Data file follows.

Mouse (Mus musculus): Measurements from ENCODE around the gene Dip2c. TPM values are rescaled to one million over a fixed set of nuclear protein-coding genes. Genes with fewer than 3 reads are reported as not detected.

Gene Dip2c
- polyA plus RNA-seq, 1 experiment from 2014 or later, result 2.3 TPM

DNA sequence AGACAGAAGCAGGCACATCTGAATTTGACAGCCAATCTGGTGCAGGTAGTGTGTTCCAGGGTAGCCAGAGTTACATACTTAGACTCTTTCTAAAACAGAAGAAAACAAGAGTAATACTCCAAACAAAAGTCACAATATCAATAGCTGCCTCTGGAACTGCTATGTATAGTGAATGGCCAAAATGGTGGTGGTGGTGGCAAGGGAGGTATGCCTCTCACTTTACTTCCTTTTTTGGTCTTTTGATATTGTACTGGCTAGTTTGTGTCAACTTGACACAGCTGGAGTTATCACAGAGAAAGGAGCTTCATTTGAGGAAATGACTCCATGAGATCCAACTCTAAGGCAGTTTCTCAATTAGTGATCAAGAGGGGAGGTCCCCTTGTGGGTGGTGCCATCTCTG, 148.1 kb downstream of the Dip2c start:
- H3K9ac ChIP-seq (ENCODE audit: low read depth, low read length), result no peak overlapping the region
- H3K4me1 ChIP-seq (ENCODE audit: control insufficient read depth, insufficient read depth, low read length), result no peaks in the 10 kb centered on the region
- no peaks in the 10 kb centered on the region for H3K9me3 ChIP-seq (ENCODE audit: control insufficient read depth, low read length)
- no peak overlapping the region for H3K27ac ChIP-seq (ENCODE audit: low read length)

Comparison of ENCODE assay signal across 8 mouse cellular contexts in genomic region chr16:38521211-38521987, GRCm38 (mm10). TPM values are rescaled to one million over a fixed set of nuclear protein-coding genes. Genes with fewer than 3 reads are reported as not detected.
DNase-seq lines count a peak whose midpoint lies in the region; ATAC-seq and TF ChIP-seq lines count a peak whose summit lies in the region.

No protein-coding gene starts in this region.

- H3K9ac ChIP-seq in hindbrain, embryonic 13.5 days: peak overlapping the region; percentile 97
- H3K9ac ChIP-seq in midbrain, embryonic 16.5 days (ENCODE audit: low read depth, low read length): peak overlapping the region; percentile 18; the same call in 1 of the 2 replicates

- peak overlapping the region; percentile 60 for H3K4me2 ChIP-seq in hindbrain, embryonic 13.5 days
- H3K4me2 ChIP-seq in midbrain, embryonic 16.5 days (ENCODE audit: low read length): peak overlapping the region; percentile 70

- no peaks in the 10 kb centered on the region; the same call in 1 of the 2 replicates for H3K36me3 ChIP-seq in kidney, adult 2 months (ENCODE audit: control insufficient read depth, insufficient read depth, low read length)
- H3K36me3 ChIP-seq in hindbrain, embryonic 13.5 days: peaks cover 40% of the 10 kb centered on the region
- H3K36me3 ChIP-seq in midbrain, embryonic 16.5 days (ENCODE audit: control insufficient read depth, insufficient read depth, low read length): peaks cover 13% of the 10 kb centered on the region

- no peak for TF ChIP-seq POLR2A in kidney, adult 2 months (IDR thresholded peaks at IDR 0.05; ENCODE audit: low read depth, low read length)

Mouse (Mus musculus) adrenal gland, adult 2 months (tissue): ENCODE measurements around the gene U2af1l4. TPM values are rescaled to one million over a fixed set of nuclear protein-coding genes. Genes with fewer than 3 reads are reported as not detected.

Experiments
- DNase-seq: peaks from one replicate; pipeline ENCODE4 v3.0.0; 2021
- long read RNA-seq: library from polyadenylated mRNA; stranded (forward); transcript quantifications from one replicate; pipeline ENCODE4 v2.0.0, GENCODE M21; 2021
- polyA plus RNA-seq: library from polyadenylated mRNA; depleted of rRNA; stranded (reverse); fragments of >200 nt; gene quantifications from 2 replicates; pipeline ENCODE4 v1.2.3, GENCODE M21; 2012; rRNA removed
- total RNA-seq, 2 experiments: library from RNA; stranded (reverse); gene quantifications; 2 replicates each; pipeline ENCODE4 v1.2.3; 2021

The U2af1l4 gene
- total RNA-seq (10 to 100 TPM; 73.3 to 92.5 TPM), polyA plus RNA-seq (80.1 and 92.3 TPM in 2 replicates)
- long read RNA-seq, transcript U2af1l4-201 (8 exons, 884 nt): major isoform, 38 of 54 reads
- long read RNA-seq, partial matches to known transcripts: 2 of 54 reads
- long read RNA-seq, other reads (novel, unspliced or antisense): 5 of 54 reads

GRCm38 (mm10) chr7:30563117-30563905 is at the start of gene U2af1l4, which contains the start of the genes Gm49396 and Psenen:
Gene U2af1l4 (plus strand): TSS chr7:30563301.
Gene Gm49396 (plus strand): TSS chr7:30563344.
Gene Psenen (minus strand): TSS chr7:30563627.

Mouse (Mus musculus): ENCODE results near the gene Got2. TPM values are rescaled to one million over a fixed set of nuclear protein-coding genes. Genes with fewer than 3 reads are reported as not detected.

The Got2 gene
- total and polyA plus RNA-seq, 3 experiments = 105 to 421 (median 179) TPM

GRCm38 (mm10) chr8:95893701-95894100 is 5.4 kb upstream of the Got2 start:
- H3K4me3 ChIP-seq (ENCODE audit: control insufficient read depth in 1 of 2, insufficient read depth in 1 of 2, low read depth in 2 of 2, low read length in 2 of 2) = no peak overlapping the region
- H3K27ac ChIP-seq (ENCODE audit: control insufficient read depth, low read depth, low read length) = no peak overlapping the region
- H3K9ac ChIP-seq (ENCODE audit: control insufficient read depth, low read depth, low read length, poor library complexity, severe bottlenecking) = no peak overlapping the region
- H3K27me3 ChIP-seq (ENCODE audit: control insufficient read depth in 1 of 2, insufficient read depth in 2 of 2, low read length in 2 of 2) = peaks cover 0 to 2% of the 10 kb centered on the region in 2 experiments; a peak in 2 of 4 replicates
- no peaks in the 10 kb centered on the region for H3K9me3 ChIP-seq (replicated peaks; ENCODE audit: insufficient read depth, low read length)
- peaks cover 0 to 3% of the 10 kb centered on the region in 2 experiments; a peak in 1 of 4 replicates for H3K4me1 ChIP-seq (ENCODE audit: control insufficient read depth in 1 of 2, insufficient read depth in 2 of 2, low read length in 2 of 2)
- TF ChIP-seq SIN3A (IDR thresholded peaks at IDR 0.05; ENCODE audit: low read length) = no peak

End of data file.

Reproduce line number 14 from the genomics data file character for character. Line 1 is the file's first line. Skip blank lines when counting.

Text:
- peak overlapping the region; percentile 60 for H3K4me2 ChIP-seq in hindbrain, embryonic 13.5 days